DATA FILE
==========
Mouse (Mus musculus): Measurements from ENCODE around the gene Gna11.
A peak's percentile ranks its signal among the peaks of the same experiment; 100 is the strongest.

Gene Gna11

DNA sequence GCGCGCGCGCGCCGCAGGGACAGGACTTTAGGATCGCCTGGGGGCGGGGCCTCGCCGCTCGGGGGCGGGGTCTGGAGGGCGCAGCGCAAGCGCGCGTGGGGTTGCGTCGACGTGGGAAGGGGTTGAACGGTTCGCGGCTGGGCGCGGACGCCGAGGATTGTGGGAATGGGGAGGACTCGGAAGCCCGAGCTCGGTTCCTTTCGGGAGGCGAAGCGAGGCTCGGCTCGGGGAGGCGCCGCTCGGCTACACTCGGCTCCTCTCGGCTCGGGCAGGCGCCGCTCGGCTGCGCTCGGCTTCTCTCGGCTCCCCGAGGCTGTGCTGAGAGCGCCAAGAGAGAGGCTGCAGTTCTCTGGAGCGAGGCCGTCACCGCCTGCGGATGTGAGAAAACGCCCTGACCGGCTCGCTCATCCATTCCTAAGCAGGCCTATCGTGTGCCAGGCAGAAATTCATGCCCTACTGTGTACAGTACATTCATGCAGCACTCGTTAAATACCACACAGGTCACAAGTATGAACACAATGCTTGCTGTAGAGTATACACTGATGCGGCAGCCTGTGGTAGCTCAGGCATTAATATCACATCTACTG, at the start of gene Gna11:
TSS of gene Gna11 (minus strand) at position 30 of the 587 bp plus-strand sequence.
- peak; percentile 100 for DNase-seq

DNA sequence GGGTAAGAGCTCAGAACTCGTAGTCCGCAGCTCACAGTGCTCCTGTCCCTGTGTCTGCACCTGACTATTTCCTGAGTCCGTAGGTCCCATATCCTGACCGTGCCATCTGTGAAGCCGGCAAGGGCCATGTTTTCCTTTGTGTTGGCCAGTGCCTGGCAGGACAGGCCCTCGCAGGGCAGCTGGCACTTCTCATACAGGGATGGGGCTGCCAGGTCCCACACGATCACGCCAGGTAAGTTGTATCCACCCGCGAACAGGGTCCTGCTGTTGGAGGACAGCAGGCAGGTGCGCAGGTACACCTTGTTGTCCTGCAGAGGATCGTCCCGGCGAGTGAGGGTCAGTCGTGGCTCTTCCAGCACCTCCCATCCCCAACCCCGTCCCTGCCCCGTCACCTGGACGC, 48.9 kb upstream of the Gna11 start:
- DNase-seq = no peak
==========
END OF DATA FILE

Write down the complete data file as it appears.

Mouse (Mus musculus): Measurements from ENCODE around the gene Gna11.
A peak's percentile ranks its signal among the peaks of the same experiment; 100 is the strongest.

Gene Gna11

DNA sequence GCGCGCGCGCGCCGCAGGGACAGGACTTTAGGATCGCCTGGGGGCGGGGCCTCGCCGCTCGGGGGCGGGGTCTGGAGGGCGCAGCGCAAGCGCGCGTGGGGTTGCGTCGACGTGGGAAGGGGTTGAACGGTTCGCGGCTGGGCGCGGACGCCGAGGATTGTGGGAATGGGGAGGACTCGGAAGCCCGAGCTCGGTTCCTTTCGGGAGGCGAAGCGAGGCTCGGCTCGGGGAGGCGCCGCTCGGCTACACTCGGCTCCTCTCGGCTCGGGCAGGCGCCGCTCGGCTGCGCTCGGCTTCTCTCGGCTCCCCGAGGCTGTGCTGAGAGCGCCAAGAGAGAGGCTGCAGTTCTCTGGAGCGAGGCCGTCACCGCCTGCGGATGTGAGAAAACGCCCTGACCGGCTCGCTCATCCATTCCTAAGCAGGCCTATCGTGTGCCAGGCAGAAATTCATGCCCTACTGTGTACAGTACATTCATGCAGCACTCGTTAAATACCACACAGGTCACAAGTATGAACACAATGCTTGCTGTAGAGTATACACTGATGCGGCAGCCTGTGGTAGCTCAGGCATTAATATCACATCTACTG, at the start of gene Gna11:
TSS of gene Gna11 (minus strand) at position 30 of the 587 bp plus-strand sequence.
- peak; percentile 100 for DNase-seq

DNA sequence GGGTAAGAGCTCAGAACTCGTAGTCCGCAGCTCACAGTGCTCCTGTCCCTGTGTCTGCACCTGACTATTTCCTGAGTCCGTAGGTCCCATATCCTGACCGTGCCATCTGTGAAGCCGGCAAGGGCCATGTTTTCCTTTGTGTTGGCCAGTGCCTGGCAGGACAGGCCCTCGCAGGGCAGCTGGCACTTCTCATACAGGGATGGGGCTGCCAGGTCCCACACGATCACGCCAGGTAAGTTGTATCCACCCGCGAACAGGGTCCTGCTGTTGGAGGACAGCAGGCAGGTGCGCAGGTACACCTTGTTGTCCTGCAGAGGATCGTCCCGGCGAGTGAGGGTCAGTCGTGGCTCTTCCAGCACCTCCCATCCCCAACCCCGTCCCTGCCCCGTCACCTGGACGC, 48.9 kb upstream of the Gna11 start:
- DNase-seq = no peak